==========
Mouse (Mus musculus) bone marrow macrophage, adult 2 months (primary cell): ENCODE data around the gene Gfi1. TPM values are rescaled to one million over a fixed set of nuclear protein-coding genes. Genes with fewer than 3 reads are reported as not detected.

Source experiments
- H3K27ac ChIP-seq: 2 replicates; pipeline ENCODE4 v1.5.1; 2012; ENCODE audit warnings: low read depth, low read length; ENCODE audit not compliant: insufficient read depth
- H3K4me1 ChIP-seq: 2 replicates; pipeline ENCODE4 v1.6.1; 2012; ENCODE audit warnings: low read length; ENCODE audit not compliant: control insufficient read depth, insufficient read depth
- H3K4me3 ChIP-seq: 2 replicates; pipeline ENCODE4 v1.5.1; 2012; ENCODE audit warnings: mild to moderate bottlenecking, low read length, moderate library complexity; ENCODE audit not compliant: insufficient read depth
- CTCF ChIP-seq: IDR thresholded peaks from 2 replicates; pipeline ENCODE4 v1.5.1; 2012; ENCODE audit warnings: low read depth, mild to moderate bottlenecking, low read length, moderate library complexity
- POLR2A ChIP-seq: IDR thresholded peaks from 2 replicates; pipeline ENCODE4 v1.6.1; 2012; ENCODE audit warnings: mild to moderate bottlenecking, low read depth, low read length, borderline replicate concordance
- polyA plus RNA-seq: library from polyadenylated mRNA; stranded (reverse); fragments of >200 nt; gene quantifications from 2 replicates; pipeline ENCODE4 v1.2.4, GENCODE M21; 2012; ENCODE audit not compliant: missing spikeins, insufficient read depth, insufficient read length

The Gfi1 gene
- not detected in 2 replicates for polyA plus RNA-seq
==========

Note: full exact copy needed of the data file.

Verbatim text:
Mouse (Mus musculus) bone marrow macrophage, adult 2 months (primary cell): ENCODE data around the gene Gfi1. TPM values are rescaled to one million over a fixed set of nuclear protein-coding genes. Genes with fewer than 3 reads are reported as not detected.

Source experiments
- H3K27ac ChIP-seq: 2 replicates; pipeline ENCODE4 v1.5.1; 2012; ENCODE audit warnings: low read depth, low read length; ENCODE audit not compliant: insufficient read depth
- H3K4me1 ChIP-seq: 2 replicates; pipeline ENCODE4 v1.6.1; 2012; ENCODE audit warnings: low read length; ENCODE audit not compliant: control insufficient read depth, insufficient read depth
- H3K4me3 ChIP-seq: 2 replicates; pipeline ENCODE4 v1.5.1; 2012; ENCODE audit warnings: mild to moderate bottlenecking, low read length, moderate library complexity; ENCODE audit not compliant: insufficient read depth
- CTCF ChIP-seq: IDR thresholded peaks from 2 replicates; pipeline ENCODE4 v1.5.1; 2012; ENCODE audit warnings: low read depth, mild to moderate bottlenecking, low read length, moderate library complexity
- POLR2A ChIP-seq: IDR thresholded peaks from 2 replicates; pipeline ENCODE4 v1.6.1; 2012; ENCODE audit warnings: mild to moderate bottlenecking, low read depth, low read length, borderline replicate concordance
- polyA plus RNA-seq: library from polyadenylated mRNA; stranded (reverse); fragments of >200 nt; gene quantifications from 2 replicates; pipeline ENCODE4 v1.2.4, GENCODE M21; 2012; ENCODE audit not compliant: missing spikeins, insufficient read depth, insufficient read length

The Gfi1 gene
- not detected in 2 replicates for polyA plus RNA-seq